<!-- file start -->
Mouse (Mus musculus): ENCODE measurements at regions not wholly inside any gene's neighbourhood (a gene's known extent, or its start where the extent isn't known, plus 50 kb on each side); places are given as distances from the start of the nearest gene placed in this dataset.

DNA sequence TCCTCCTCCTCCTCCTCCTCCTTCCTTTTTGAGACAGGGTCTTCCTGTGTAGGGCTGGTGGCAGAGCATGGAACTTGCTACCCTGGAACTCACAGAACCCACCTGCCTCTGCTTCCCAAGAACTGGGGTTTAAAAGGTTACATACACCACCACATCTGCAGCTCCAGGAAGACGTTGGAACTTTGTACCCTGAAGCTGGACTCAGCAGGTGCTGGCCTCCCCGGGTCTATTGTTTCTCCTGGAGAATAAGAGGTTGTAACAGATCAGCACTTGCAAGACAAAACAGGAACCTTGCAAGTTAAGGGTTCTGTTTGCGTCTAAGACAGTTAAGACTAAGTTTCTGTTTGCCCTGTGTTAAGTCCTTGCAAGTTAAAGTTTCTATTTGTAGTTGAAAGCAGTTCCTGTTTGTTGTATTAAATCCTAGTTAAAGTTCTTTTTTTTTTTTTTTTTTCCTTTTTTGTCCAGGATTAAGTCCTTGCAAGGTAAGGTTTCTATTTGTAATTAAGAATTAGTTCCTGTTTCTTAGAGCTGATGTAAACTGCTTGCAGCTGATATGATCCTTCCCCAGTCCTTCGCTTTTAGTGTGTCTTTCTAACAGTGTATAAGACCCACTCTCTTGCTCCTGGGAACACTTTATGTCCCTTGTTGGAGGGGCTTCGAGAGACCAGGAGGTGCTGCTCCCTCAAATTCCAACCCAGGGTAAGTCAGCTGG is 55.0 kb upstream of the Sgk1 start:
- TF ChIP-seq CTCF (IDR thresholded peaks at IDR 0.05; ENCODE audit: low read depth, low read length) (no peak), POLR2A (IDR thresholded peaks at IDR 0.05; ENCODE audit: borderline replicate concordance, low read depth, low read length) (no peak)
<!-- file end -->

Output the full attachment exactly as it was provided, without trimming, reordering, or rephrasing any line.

Mouse (Mus musculus): ENCODE measurements at regions not wholly inside any gene's neighbourhood (a gene's known extent, or its start where the extent isn't known, plus 50 kb on each side); places are given as distances from the start of the nearest gene placed in this dataset.

DNA sequence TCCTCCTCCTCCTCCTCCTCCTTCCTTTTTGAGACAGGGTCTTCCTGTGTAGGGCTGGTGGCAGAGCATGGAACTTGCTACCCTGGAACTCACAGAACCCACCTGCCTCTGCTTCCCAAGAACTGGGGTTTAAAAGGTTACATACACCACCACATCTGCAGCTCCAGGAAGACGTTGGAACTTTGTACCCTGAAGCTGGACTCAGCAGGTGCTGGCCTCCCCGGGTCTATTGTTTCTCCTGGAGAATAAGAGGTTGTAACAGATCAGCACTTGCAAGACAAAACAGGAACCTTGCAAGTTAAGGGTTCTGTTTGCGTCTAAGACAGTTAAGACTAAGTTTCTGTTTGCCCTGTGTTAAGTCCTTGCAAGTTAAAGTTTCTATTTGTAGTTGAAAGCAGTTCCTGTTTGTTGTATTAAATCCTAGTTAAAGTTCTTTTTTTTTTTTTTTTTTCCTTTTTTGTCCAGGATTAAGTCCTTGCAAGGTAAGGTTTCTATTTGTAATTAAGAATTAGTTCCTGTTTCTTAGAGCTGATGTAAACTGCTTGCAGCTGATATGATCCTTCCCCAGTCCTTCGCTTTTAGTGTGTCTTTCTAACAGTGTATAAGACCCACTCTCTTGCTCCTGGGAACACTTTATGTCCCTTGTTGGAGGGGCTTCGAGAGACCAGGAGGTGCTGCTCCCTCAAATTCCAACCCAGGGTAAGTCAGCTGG is 55.0 kb upstream of the Sgk1 start:
- TF ChIP-seq CTCF (IDR thresholded peaks at IDR 0.05; ENCODE audit: low read depth, low read length) (no peak), POLR2A (IDR thresholded peaks at IDR 0.05; ENCODE audit: borderline replicate concordance, low read depth, low read length) (no peak)